Employment visas allow foreign nationals to travel to the U.S. in order to work and live there for a specified period of time. These visas are temporary visas and are sometimes referred to as “employment-based visas”, “EB visas”, or “work visas”.
There are several different employment visa categories based on the type of work that the applicant will be doing. Employment visas generally allow the immigrant to have their family accompany them during their stay in the U.S.
It’s generally required that an employer sponsor or petition the applicant for work in the U.S. in order for them to receive the visa. However, the visa holder must remain employed with their sponsor company during the entirety of their stay; if the company closes or goes out of business, the person will likely lose their EB immigrant status.
There are many different categories of employment visas. These are generally organized according to the abilities and skills of the employee, and the type of employment they will be engaged in throughout their limited stay in the U.S.
There are many different types of employment visas; the most common employment visa categories include:
Thus, if you or a loved one of yours is interested in obtaining an employment visa, you will need to apply under the appropriate category. For instance, if the applicant is a professor of science, they should file under the E1 category; if they are a religious minister, the E4 category may be more appropriate.
Of course, the main requirement is that the applicant meet the employment description listed for the category they’re applying under. Besides meeting the employee qualifications for each category (Skilled worker, etc.), employment-based visas generally involve the following requirements:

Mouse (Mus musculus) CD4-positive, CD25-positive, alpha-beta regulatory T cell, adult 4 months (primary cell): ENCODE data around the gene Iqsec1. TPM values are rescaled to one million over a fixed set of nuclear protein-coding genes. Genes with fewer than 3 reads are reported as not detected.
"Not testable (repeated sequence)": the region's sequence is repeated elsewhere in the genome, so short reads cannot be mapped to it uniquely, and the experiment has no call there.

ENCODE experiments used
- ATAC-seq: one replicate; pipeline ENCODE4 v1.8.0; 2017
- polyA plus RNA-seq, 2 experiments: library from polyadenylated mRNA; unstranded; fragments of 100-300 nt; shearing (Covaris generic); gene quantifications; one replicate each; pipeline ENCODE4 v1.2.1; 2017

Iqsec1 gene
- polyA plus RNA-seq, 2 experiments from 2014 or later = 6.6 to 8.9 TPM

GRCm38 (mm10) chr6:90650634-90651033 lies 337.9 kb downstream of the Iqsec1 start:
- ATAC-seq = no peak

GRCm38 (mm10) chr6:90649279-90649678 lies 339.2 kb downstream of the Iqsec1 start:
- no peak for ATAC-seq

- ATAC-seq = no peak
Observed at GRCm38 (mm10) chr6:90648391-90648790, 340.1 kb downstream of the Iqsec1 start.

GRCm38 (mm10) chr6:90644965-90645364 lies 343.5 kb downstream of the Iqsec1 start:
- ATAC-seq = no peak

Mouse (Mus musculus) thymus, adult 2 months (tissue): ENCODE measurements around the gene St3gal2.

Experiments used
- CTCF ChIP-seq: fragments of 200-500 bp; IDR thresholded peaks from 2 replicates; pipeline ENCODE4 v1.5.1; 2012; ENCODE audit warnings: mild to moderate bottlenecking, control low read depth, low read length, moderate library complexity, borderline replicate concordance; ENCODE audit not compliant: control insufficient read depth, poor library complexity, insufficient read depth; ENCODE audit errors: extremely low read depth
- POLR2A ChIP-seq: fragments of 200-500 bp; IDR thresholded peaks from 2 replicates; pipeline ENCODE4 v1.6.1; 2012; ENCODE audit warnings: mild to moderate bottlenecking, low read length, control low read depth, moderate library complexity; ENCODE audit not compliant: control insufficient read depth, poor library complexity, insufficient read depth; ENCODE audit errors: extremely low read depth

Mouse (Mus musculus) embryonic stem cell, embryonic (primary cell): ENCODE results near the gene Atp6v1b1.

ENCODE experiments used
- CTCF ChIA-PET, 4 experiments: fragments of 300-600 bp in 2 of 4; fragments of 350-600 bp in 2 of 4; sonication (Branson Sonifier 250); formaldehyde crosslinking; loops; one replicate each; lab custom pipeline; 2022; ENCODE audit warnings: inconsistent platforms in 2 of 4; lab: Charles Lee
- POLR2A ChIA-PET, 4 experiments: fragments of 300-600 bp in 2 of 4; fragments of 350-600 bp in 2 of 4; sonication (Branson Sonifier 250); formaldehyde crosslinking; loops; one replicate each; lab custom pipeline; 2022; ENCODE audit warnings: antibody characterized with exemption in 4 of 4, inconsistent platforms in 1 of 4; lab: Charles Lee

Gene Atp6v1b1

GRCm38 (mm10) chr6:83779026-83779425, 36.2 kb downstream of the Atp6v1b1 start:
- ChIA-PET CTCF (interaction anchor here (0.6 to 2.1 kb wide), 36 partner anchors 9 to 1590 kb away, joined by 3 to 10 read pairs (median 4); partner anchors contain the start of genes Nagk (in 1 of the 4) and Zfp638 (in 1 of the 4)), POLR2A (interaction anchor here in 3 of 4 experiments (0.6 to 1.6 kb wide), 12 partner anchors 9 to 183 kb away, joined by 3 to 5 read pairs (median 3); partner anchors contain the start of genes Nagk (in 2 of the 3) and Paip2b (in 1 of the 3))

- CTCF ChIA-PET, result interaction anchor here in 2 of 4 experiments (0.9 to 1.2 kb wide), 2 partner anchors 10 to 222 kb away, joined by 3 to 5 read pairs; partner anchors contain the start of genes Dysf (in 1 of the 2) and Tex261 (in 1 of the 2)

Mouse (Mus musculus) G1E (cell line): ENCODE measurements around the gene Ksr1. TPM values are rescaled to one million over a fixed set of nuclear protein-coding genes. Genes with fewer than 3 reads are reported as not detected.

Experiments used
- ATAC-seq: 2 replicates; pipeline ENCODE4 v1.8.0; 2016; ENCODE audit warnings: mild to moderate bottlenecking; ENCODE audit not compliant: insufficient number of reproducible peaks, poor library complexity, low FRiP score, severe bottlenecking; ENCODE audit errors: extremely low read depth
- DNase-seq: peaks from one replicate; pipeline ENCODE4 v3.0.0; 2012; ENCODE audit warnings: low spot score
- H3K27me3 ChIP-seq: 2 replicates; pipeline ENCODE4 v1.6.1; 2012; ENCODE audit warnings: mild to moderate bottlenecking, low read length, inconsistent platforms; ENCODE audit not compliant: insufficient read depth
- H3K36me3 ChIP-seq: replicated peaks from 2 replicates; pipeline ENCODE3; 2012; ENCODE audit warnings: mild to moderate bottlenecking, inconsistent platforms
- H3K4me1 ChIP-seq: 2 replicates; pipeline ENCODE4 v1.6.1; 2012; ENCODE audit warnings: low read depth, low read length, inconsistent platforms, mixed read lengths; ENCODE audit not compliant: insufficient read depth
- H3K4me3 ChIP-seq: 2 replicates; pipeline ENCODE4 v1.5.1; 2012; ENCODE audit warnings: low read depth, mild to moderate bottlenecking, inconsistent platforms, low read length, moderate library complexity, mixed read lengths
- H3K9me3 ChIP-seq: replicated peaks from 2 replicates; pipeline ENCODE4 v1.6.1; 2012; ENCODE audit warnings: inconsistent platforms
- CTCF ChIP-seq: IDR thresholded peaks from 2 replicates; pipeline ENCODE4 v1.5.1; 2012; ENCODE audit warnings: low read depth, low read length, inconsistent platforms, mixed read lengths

Also, denied employment visa applications can sometimes be appealed. This may require the assistance of a legal professional in order to understand how the appeal process works.
Most employment visa arrangements require that the U.S. citizen employer "sponsor" or "petition" the foreign national for work in the U.S. This means that the employer needs to provide proof that:
Sponsorship for employment visa status also requires that the employee remain employed with their sponsor during their stay in the U.S. Many employers use an L-1 intracompany transfer in relation to employment visa sponsorship. Under such visas, the employer petitions a foreign worker who already works for the company, but in a different country.
Employment visas help provide employers and employees with more work options for the company. If you or someone you know needs help with employment visa sponsorship, it’s in your best interests to hire a qualified immigration lawyer. Any errors during the application process can lead to a delay or even a rejection letter, but a lawyer can help you review the application for accuracy.
Last Modified: 05-27-2018 08:19 PM PDTLaw Library Disclaimer
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